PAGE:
What happens inside the Federal Reserve Bank of Minneapolis building?

MINNEAPOLIS — This weekend, more than 80 venues across Minneapolis will open up their doors to the public. It’s all part of its Doors Open weekend event, where the public will be able to explore places they generally can’t go.

One of those spots is the Federal Reserve Bank of Minneapolis, a big building with 1100 employees that sits near the Mississippi River downtown. So, what happens inside that building? Good Question. 

“Interest rates are part of what we do here,” said Neel Kashkari, President & CEO of the Federal Reserve Bank of Minneapolis, one of twelve regional Fed banks across the country. “But we do a lot more than that.”

In the basement of the building is a giant vault filled with billions of dollars in cash. Cameras aren’t allowed inside the vault, which is guarded around the clock by lots of security. The Federal Reserve Bank supplies money to banks throughout the district, which includes Minnesota, Montana, the Dakotas, and parts of Michigan and Wisconsin. It functions like a bank for the banks.

“We have Brink trucks coming to and from our bank all day bringing old currency to us,” said Kashkari. “We sort it and replace it with new currency to make sure people have the cash they need.”

With more than $90 million passing through the Fed in Minneapolis each day, they need to make sure all of the currency isn’t counterfeit. For every dollar that comes in, there are machines that examine it closely for stripes, watermarks, and signs the bill is real.

On the seventh floor is where the local researchers — many of them economists — do their work to get a pulse on the regional economy. They survey businesses, look at who’s hiring, how long it takes for supplies to move, and more. This kind of information from each of the regional Fed banks helps to determine the nation’s monetary policy in Washington, D.C.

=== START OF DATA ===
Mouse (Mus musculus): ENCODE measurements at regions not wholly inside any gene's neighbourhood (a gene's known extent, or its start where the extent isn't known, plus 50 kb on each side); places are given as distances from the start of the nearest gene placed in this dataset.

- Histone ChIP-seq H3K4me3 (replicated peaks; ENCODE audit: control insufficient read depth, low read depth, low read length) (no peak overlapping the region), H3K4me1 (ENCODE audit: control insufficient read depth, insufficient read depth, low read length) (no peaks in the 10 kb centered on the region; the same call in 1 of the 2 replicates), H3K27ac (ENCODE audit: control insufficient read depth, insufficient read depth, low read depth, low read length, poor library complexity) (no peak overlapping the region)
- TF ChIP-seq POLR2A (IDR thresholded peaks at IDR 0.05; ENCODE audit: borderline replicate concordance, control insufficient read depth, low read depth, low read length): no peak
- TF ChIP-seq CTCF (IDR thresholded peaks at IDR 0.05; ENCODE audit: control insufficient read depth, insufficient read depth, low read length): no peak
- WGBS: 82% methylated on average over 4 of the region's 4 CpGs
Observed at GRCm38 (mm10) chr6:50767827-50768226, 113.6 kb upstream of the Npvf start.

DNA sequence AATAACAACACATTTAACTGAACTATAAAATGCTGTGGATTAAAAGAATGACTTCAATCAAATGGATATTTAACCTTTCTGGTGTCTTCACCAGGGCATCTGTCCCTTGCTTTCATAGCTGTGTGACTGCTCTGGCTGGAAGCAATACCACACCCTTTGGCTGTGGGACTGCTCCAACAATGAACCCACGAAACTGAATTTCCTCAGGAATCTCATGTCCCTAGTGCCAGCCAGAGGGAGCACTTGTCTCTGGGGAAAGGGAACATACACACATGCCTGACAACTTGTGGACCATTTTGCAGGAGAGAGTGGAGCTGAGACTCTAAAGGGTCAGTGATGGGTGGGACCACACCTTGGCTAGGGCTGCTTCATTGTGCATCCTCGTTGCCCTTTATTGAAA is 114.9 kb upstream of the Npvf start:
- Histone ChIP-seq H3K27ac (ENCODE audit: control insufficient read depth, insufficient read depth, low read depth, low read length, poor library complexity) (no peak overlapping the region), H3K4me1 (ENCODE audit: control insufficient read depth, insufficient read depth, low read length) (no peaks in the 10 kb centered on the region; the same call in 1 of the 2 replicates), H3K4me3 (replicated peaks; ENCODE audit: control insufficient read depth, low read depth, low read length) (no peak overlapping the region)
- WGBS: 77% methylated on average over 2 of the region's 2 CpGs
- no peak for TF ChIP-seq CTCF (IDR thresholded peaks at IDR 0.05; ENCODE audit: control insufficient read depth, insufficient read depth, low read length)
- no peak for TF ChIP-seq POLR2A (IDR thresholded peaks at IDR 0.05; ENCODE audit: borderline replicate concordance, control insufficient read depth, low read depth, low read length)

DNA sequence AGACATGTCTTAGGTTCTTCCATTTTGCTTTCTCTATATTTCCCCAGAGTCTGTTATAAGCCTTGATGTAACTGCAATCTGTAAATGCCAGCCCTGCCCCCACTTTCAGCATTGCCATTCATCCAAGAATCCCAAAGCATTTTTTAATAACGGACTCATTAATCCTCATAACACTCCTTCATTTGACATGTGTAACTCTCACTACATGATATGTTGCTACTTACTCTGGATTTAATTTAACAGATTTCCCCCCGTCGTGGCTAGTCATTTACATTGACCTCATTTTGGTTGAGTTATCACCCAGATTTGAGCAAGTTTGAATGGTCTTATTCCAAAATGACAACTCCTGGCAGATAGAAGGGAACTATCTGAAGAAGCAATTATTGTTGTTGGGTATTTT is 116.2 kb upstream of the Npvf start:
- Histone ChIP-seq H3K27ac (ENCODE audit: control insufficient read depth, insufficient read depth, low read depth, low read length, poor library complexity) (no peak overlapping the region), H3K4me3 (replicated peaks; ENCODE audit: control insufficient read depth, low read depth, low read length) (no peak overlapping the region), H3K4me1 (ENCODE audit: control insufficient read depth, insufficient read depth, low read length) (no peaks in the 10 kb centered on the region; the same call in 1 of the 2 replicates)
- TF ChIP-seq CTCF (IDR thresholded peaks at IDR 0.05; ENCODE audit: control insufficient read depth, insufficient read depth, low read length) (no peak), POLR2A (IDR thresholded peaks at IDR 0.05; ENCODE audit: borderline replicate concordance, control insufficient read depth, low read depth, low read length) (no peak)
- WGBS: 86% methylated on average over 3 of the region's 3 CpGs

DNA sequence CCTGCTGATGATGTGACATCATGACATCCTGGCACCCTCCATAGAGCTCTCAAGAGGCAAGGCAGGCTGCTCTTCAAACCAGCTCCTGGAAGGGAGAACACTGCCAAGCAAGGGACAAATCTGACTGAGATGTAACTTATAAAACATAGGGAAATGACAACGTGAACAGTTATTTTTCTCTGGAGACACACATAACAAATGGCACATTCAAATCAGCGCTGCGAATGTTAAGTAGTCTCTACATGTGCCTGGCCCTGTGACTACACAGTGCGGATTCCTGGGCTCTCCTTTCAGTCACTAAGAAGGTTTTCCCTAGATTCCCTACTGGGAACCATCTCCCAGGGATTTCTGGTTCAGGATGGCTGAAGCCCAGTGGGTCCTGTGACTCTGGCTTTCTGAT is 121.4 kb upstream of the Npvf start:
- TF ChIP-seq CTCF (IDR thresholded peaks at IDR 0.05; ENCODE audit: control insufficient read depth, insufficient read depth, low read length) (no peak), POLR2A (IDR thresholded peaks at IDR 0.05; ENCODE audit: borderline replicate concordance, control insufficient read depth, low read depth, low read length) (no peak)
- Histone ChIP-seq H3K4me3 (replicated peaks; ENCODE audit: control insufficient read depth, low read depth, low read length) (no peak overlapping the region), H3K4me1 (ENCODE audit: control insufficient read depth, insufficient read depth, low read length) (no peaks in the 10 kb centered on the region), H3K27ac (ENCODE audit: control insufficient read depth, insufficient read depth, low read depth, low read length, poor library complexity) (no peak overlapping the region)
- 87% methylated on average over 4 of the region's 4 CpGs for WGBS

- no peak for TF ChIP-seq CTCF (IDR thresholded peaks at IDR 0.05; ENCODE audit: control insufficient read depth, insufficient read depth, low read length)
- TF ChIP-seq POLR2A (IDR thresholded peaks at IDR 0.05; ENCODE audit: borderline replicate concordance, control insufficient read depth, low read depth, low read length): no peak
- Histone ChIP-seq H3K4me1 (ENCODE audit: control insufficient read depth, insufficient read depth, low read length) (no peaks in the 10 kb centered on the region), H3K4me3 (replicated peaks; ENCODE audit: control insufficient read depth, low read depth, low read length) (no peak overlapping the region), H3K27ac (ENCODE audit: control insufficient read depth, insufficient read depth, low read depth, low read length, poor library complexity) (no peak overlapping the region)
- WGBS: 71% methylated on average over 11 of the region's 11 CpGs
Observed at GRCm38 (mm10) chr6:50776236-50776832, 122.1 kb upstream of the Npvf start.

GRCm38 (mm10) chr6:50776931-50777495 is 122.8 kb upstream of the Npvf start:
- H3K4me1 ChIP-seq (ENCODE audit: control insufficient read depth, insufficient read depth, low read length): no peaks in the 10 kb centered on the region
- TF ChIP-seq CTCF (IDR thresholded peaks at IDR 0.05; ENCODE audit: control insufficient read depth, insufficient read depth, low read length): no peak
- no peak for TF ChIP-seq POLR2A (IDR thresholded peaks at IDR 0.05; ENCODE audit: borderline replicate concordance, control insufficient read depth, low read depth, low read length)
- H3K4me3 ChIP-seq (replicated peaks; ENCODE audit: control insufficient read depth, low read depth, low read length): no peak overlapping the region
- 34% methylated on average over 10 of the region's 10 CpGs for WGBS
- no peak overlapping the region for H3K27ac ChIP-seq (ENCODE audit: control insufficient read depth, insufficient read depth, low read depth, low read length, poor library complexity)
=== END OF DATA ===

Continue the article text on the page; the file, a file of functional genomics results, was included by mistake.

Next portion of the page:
“We have a team of economists who help me analyze the regional economy and the national economy to try to determine where do we think interest rates could go to bring inflation back down and keep the job market sound,” Kashkari said.

One of the most important responsibilities of the Federal Reserve and its regional banks is to supervise banks, especially at a time when the Fed has taken criticism in the wake of failing regional banks. That department will analyze things like what kinds of loans the banks are making.

“Are they making smart loans, are they being cautious with your money,” said Kashkari. “It’s your savings and we want to be sure that they’re making good investments with your money.”

And, finally, if someone visited the Federal Reserve Bank of Minneapolis on a tour or at this weekend’s Doors Open event, they could leave with a baggie of shredded cash or sit on a chair filled with $1.7 million of shredded currency.  It’s old money that’s worn out and no longer usable, so the Fed shreds it and replaces it with new currency.